- Western companies in China: on the front lines of an ideological conflict
- Tesla is slowed down
- China vaccinates slowly – but wants to catch up
- IfW: research project on China’s engagement in Africa
- European think tanks condemn sanctions
- Johnny Erling: on the privilege of Chinese numbers
Beijing relies on the purchasing power of its consumerist population to show foreign companies time and again what they stand to lose if they fall out of favor. Now it seems to have hit H&M, but Marcel Grzanna uses previous cases to show that among Chinese consumers, pragmatism is stronger than the political ideology of the Communist Party after all. Frank Sieren examines why Elon Musk still has to cozy up to the CCP.
Only very attentive observers will have noticed that Xi Jinping was the only person to have not one, but two cups on the table at the People’s Congress in Beijing ten days ago. In his Friday column, Johnny Erling explains what this is all about and what other extraordinary privileges Xi has.
And I have one more journalistic tidbit to announce: For the future geopolitical relationship between Europe, the United States, and China, the week that is coming to an end is undoubtedly significant and should give us cause to take a comprehensive look at it, away from the flurry of news and events. No less a figure than the former Foreign Minister and current Atlantic Bridge Chairman Sigmar Gabriel has sounded out the political realities in an essay. Best take some time this weekend to let his theses sink in. China.Table will send them to you tomorrow, Saturday, in the usual way.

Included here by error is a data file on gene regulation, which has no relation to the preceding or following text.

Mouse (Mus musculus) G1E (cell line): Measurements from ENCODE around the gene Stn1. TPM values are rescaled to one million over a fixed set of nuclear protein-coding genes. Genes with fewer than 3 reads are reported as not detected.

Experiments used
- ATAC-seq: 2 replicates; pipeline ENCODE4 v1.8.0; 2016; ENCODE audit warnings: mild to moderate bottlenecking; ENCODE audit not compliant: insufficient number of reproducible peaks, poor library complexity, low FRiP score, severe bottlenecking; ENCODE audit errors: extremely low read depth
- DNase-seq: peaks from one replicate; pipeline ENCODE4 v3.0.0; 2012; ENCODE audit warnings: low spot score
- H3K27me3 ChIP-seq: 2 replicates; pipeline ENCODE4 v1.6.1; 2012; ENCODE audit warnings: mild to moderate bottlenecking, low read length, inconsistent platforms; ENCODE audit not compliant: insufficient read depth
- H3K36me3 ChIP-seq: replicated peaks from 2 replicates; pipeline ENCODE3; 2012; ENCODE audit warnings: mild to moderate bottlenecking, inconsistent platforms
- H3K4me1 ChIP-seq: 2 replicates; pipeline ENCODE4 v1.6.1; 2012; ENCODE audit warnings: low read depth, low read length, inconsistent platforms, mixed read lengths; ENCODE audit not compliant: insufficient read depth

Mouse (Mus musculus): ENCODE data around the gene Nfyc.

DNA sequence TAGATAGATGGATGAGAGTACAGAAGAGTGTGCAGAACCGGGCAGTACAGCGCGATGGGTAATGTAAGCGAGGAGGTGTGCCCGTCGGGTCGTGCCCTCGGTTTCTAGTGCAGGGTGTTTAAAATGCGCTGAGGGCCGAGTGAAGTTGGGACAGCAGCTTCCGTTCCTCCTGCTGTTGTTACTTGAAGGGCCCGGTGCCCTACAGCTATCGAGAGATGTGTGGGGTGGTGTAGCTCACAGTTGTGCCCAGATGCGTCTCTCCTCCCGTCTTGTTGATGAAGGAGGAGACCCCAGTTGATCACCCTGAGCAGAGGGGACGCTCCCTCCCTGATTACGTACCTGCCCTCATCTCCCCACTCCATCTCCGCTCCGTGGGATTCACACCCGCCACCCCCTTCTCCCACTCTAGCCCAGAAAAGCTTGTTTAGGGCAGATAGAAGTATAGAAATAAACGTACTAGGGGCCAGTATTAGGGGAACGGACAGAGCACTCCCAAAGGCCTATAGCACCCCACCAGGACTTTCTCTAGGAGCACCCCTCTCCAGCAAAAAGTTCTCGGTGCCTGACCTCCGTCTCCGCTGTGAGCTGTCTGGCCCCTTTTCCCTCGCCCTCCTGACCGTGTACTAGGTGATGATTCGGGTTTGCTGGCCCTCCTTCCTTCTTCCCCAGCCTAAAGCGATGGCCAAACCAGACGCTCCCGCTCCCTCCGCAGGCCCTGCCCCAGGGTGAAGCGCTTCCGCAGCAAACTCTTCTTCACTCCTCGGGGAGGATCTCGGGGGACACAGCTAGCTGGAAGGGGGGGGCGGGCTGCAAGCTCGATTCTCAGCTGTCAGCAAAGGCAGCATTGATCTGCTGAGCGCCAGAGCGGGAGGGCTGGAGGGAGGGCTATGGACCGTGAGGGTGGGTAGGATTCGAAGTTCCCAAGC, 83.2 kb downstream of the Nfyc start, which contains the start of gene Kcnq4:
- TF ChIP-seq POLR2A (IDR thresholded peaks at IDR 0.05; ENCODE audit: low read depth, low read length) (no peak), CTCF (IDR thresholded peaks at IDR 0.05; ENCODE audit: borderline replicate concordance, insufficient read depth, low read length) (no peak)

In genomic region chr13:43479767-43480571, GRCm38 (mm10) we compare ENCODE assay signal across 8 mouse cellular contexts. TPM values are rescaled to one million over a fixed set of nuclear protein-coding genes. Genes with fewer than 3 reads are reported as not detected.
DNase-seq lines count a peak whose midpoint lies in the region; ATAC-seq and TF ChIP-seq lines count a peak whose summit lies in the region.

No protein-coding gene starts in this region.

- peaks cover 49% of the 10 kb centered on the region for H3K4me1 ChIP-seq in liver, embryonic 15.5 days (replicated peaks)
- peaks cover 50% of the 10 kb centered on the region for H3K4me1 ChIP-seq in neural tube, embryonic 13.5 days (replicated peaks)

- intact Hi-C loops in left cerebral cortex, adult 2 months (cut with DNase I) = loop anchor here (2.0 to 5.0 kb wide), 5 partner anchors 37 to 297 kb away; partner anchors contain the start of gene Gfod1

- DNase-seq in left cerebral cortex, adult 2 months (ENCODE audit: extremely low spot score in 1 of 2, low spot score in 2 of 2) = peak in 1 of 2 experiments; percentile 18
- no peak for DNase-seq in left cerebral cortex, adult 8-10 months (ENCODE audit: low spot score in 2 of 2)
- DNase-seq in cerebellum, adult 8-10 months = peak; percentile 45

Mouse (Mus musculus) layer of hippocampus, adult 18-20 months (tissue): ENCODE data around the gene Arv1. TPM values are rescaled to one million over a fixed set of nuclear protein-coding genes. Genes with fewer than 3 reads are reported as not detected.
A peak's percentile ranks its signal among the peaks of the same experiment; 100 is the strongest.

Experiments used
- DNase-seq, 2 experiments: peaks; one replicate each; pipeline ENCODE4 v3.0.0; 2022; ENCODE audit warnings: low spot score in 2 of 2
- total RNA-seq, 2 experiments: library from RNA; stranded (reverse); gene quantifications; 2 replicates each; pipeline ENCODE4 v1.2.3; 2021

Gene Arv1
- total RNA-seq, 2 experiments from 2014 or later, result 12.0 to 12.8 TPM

Have a great weekend.
Western companies on the front lines of an ideological conflict
Footage of burning Nike-brand sneakers blazed across numerous forums on China’s social media on Thursday. A cynical hashtag read #Herewegoagain: on to the next round. It is nothing new that Western companies are brutally pilloried in the People’s Republic. This always happens when Beijing sees its national interests threatened. As soon as foreign companies take a position on politically charged issues, they are met with a hail of hate speeches and calls for boycotts, which are at least multiplied by the state media, and in some cases even sparked by them.
This time, it is about cotton from Xinjiang, which has been used for years by many textile manufacturers worldwide. But because research by Western research institutions and the media has shown that the raw material is also produced with the help of forced labor by members of the Uyghur minority, many companies apparently feel obliged to stop the supply from Xinjiang.
On the one hand, supply chain laws, for example, at EU level, but also in Germany, are about to be implemented. The chains must be clear and traceable, and eliminating human rights violations is the absolute minimum. H&M has recently done a lot to address these issues and is ranked 20th in the current top 25 ranking of the Gartner Supply Chain Study – behind Nike in 16th place.